Areas of high unemployment bear the brunt of bank closures

Aug 20, 2013
Areas of high unemployment bear the brunt of bank closures

A new report finds that there was a net loss of nearly 7,500 bank and building society branches in the period 1989 to 2012 or more than 40% of all branches.

The report also finds that the least affluent third of the population has borne the brunt of two thirds of closures since 1995.

The areas with above average rates of closure between 1995 and 2012 were Britain's least affluent inner city areas, multicultural and traditional manufacturing areas.

The two areas which have experienced the biggest decline of 39% (traditional manufacturing and inner city areas), were also characterised by and levels of renting from the , which are far above the national average.

By contrast, the rate of closure experienced by areas defined by researchers as 'Middle England' – including suburbs and small towns – have fared much better, seeing the lowest rates of closure. Traditional manufacturing and inner city areas have lost branches at a rate 3.5 times higher than suburbs and small towns.

This latest report from academics in the University's School of Geography is based on two strands of analysis. The first records and compares the location of the branches of major bank and building societies at four points – 1989, 1995, 2003 and 2012. The second is a cross-sectional analysis of all bank and building society branches in 2012 by different types of geodemographic area.

Dr Shaun French, Professor Andrew Leyshon, and Sam Meek wrote: "A longitudinal analysis of the major banks and building societies reveals that the number of branches in Britain has been in constant decline since 1989, although the pace of decline has fluctuated over the period.

"The number of bank branches has declined by more than 40% overall, with the rate of change slowing in the 2000s. The annual rate of net decline in bank branches was -2.5% between 1995-2003, but only -1.7% between 2003-2012. The rate of decline for major building societies has been slower than that of banks, with the number of branches falling by a third since 1989.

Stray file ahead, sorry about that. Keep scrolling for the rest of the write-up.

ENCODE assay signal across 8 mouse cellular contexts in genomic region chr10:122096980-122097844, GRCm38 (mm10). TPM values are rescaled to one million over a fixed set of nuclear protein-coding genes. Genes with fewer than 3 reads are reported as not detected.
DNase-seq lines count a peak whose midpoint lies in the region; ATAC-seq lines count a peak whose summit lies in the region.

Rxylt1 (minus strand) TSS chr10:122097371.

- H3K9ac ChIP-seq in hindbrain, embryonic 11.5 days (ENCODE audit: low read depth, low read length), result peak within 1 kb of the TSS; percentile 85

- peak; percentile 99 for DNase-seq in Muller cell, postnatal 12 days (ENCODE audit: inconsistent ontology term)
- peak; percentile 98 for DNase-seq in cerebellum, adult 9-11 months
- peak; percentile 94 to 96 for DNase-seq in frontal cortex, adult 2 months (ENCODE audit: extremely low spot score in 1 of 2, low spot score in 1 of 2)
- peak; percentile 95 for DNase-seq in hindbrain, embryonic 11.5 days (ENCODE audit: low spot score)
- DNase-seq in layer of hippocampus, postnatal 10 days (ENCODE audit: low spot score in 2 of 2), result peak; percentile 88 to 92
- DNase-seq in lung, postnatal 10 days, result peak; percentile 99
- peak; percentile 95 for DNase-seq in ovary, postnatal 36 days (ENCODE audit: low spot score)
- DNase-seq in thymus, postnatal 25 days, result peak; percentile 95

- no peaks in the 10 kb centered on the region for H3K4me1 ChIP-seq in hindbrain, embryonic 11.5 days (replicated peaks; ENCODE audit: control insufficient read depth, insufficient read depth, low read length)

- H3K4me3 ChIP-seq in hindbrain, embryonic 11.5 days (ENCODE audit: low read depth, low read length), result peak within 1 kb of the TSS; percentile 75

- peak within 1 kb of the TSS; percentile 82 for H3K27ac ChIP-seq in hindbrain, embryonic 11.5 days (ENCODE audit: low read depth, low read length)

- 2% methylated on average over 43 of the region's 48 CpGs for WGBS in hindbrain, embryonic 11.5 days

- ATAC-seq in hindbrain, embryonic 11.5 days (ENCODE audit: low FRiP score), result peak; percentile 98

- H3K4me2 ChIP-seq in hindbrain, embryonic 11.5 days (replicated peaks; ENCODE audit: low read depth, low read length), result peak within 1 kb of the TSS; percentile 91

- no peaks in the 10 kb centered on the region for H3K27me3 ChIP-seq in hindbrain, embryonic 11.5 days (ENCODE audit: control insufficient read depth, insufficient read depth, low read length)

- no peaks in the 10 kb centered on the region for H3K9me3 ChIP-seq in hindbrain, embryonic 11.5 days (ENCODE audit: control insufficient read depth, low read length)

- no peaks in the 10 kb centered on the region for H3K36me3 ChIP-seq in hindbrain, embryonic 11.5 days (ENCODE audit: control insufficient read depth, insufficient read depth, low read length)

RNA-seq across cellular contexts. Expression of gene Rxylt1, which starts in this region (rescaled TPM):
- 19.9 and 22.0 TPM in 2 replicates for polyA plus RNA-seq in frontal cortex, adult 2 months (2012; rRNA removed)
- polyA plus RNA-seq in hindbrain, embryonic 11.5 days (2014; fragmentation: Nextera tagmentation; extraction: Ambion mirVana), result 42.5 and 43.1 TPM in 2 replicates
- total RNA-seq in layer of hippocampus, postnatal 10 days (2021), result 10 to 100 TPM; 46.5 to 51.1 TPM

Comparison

"While the overall reduction in the aggregate numbers of bank and building society branches was slower in the period between 2003 and 2012 compared to that between 1995 and 2003, falling from -20% to -15% respectively, since 2003 the geographical variability of branch closure has become more pronounced."

The research also goes on to suggest that the remaining branches have become relatively more concentrated in relation to population in a number of areas, for example – coastal and countryside, suburbs and small towns. In contrast there was a significant reduction in the numbers of branches relative to population in built-up areas, prospering metropolitan and in student communities.

Dr Shaun French, of the University's School of Geography, said: "As the process of bank and building branch closure enters its third decade, it is interesting to see from these latest findings, that although the closure of branches has slowed significantly, the alarming difference in the concentration of branches in certain areas appears to have grown.

"Branches in less affluent areas have continued to disappear at an alarming rate. This is causing a highly uneven geography of financial provision across the country and we are seeing less facilities in areas with high levels of unemployment. This can have other implications particularly for people on lower-incomes, who may approach more predatory forms of institutions in the absence of a bank. This uneven spread of branches now needs to be addressed by the Government in order to prevent a further divide."

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More information: Report title: 'The Changing Geography of British Bank and Building Society Branch networks, 2003 -2012'

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